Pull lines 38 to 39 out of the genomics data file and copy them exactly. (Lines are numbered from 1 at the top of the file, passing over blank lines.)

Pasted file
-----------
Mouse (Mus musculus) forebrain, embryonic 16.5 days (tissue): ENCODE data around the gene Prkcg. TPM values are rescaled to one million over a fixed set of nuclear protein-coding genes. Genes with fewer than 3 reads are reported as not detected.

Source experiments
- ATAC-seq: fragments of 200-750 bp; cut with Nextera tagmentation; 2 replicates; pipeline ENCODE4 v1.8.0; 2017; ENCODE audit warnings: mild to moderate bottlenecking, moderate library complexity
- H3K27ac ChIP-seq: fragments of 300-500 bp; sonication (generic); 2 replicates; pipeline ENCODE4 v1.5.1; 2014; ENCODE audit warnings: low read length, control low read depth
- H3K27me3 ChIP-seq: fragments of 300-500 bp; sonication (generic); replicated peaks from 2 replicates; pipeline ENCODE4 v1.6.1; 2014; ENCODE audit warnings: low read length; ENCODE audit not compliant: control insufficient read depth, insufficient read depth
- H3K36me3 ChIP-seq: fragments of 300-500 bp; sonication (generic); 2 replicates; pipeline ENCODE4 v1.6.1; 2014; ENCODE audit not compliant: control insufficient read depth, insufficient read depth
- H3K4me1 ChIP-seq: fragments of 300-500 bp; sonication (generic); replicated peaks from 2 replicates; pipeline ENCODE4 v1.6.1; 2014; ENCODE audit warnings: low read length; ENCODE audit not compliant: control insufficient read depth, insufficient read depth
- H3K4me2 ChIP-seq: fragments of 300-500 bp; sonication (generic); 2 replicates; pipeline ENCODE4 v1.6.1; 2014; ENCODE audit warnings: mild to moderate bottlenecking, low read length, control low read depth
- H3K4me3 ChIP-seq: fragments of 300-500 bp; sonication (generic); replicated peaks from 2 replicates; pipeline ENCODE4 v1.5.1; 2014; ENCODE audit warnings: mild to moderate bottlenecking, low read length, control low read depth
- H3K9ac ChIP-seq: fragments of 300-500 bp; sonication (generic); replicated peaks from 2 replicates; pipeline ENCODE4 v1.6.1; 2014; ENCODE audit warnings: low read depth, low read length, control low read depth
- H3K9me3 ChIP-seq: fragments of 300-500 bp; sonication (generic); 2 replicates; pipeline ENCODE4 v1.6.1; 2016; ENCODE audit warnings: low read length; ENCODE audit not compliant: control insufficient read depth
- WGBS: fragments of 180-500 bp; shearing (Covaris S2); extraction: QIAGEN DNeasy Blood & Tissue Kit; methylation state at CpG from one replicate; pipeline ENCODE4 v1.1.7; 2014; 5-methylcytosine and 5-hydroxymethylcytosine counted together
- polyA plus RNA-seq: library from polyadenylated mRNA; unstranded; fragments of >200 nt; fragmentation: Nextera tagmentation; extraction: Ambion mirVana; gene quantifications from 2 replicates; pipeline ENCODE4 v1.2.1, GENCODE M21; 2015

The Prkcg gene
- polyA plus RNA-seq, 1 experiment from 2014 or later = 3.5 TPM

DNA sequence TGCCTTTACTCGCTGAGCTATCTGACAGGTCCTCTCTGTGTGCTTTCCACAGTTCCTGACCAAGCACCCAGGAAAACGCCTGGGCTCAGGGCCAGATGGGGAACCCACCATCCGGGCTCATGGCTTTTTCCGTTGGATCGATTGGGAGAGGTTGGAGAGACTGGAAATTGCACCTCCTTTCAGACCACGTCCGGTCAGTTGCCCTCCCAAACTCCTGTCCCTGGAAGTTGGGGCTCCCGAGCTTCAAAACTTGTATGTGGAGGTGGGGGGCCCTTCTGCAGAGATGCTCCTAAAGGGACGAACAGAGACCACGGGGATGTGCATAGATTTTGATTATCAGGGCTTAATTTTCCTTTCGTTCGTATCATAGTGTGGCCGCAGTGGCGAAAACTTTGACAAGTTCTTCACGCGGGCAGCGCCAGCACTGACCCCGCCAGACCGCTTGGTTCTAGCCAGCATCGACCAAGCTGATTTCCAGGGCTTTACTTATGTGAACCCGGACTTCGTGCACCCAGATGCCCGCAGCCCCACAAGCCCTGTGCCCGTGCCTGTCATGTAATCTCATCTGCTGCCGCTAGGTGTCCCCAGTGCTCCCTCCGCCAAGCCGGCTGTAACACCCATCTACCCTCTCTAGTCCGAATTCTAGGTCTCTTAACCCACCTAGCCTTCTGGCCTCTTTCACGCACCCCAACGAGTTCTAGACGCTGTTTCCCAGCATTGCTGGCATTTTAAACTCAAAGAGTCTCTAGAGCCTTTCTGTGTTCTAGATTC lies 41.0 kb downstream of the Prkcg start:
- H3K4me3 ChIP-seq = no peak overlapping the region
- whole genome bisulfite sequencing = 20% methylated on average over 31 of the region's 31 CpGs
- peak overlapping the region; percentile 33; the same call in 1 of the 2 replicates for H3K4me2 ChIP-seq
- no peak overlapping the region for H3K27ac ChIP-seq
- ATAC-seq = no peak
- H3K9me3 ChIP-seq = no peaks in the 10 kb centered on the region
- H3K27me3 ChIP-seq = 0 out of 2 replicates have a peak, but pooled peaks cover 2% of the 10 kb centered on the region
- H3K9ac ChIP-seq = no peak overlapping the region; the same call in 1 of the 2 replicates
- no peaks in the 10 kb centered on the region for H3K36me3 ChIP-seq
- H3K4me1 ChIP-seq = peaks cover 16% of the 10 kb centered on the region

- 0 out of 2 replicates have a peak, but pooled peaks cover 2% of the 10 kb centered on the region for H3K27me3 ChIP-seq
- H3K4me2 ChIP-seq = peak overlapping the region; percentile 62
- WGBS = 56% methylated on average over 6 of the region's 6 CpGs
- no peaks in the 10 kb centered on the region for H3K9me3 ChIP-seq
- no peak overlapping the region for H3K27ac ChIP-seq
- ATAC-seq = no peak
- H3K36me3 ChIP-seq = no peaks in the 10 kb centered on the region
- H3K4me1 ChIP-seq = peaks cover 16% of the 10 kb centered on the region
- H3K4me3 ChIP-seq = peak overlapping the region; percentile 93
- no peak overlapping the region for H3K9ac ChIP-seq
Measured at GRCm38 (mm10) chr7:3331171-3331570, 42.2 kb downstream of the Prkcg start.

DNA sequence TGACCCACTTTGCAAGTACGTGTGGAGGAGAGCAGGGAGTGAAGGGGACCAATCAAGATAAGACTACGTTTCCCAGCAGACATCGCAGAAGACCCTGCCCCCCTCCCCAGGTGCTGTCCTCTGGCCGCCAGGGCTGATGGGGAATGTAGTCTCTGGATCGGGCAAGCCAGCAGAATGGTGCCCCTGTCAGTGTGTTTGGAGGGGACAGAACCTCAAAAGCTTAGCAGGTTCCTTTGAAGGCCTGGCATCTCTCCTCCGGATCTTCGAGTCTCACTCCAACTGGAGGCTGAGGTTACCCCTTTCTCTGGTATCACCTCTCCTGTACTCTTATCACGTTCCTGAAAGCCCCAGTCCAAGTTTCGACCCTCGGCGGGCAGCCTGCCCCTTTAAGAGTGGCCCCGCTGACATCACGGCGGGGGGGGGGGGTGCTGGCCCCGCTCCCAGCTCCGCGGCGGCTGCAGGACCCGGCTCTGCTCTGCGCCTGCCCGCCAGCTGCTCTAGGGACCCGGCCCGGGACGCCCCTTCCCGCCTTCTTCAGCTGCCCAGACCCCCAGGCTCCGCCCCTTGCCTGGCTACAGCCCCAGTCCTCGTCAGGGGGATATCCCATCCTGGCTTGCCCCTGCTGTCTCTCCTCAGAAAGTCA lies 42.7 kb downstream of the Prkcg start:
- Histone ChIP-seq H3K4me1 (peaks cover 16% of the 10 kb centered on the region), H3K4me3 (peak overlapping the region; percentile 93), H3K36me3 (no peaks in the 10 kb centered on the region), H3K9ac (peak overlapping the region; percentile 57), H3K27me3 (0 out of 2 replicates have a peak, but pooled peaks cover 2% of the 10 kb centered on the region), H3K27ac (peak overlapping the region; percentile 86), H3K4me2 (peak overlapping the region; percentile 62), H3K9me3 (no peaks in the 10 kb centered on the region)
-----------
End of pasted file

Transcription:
DNA sequence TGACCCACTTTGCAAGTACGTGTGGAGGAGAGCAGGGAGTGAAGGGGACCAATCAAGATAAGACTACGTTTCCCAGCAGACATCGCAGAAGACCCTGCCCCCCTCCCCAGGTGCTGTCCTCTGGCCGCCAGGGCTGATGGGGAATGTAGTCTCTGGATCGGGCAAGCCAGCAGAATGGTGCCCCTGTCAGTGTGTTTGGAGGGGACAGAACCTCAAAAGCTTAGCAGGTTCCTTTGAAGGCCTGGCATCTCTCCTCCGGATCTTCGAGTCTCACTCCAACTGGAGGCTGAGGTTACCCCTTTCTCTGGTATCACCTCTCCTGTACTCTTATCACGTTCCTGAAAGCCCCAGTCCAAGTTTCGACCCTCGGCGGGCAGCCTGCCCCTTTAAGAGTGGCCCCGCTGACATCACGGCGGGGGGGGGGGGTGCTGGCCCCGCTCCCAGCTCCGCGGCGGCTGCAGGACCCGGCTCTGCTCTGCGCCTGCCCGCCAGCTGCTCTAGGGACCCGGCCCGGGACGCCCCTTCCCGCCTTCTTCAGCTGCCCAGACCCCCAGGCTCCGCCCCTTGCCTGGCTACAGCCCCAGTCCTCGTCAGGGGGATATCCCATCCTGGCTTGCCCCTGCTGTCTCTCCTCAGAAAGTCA lies 42.7 kb downstream of the Prkcg start:
- Histone ChIP-seq H3K4me1 (peaks cover 16% of the 10 kb centered on the region), H3K4me3 (peak overlapping the region; percentile 93), H3K36me3 (no peaks in the 10 kb centered on the region), H3K9ac (peak overlapping the region; percentile 57), H3K27me3 (0 out of 2 replicates have a peak, but pooled peaks cover 2% of the 10 kb centered on the region), H3K27ac (peak overlapping the region; percentile 86), H3K4me2 (peak overlapping the region; percentile 62), H3K9me3 (no peaks in the 10 kb centered on the region)